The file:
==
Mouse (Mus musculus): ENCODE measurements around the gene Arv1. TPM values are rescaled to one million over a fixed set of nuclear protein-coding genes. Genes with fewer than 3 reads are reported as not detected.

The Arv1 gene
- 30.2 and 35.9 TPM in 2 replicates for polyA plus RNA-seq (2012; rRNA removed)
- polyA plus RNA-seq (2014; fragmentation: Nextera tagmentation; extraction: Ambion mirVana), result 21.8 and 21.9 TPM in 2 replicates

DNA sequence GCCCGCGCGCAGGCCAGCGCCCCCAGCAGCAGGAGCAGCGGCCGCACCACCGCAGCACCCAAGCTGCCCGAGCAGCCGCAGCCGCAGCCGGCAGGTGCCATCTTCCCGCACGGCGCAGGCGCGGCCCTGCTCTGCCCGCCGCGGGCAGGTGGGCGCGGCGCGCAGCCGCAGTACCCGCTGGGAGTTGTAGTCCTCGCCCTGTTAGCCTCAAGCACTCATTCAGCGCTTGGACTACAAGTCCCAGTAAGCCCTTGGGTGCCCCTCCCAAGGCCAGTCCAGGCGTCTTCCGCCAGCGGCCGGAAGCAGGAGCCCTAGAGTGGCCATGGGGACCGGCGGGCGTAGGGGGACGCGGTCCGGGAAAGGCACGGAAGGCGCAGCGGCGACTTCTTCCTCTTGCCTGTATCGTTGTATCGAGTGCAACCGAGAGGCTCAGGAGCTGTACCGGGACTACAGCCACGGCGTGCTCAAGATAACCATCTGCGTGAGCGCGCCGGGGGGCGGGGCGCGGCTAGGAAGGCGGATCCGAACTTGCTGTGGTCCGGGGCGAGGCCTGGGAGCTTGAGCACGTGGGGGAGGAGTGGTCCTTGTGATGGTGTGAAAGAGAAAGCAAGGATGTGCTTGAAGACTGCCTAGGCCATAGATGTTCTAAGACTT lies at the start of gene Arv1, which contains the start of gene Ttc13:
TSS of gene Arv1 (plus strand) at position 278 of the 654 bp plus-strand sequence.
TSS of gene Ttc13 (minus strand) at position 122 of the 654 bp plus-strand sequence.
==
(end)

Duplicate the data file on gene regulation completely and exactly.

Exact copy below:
Mouse (Mus musculus): ENCODE measurements around the gene Arv1. TPM values are rescaled to one million over a fixed set of nuclear protein-coding genes. Genes with fewer than 3 reads are reported as not detected.

The Arv1 gene
- 30.2 and 35.9 TPM in 2 replicates for polyA plus RNA-seq (2012; rRNA removed)
- polyA plus RNA-seq (2014; fragmentation: Nextera tagmentation; extraction: Ambion mirVana), result 21.8 and 21.9 TPM in 2 replicates

DNA sequence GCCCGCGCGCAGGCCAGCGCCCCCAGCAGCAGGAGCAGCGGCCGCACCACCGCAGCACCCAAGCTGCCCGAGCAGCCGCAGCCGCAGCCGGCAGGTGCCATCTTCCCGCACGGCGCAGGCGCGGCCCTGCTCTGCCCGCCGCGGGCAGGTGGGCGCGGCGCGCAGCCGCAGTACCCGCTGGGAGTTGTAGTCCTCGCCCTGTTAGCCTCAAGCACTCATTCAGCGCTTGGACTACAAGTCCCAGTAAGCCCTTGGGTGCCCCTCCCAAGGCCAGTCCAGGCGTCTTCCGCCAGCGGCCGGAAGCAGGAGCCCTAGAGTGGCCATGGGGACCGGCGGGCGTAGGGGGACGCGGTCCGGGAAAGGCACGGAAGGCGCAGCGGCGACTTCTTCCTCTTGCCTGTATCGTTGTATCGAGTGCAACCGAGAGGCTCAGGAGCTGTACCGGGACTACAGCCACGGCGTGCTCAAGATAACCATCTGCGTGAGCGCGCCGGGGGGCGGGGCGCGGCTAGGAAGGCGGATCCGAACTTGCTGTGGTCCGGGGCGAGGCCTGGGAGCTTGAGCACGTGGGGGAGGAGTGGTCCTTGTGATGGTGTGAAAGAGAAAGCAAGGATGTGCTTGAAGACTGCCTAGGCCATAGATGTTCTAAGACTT lies at the start of gene Arv1, which contains the start of gene Ttc13:
TSS of gene Arv1 (plus strand) at position 278 of the 654 bp plus-strand sequence.
TSS of gene Ttc13 (minus strand) at position 122 of the 654 bp plus-strand sequence.